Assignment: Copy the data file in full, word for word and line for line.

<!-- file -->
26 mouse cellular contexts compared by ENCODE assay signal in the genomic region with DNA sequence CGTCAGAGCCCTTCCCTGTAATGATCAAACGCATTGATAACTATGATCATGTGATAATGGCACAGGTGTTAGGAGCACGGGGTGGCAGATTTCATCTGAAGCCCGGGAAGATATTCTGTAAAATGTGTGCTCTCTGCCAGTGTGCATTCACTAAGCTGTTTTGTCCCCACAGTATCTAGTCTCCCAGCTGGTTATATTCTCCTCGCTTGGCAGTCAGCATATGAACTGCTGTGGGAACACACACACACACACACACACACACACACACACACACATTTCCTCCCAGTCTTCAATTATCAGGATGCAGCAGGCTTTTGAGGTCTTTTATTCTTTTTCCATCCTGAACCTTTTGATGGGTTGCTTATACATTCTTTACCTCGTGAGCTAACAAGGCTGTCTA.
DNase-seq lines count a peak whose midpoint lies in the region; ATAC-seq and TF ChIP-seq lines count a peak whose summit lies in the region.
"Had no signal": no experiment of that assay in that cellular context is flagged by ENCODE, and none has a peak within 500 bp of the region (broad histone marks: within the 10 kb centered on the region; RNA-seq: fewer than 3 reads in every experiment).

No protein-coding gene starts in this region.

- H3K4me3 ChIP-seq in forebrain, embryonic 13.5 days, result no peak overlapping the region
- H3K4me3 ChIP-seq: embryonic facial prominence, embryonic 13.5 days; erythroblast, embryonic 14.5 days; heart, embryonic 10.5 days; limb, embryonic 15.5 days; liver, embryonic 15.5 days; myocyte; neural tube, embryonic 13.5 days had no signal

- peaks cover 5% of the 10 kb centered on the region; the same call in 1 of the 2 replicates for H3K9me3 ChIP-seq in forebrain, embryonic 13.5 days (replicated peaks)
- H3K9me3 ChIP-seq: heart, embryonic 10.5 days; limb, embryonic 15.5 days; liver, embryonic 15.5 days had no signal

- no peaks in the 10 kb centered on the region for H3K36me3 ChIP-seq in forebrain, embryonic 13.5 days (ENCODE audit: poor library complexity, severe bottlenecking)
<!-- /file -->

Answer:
26 mouse cellular contexts compared by ENCODE assay signal in the genomic region with DNA sequence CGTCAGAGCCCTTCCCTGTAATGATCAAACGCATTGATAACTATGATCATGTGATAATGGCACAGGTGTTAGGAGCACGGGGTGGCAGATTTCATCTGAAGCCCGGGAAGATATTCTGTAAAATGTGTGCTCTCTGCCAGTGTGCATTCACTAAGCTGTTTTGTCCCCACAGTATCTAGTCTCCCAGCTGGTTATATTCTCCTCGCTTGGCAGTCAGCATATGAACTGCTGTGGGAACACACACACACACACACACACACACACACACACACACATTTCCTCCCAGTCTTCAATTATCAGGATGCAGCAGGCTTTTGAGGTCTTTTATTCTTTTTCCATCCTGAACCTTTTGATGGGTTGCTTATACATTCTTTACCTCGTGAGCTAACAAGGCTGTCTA.
DNase-seq lines count a peak whose midpoint lies in the region; ATAC-seq and TF ChIP-seq lines count a peak whose summit lies in the region.
"Had no signal": no experiment of that assay in that cellular context is flagged by ENCODE, and none has a peak within 500 bp of the region (broad histone marks: within the 10 kb centered on the region; RNA-seq: fewer than 3 reads in every experiment).

No protein-coding gene starts in this region.

- H3K4me3 ChIP-seq in forebrain, embryonic 13.5 days, result no peak overlapping the region
- H3K4me3 ChIP-seq: embryonic facial prominence, embryonic 13.5 days; erythroblast, embryonic 14.5 days; heart, embryonic 10.5 days; limb, embryonic 15.5 days; liver, embryonic 15.5 days; myocyte; neural tube, embryonic 13.5 days had no signal

- peaks cover 5% of the 10 kb centered on the region; the same call in 1 of the 2 replicates for H3K9me3 ChIP-seq in forebrain, embryonic 13.5 days (replicated peaks)
- H3K9me3 ChIP-seq: heart, embryonic 10.5 days; limb, embryonic 15.5 days; liver, embryonic 15.5 days had no signal

- no peaks in the 10 kb centered on the region for H3K36me3 ChIP-seq in forebrain, embryonic 13.5 days (ENCODE audit: poor library complexity, severe bottlenecking)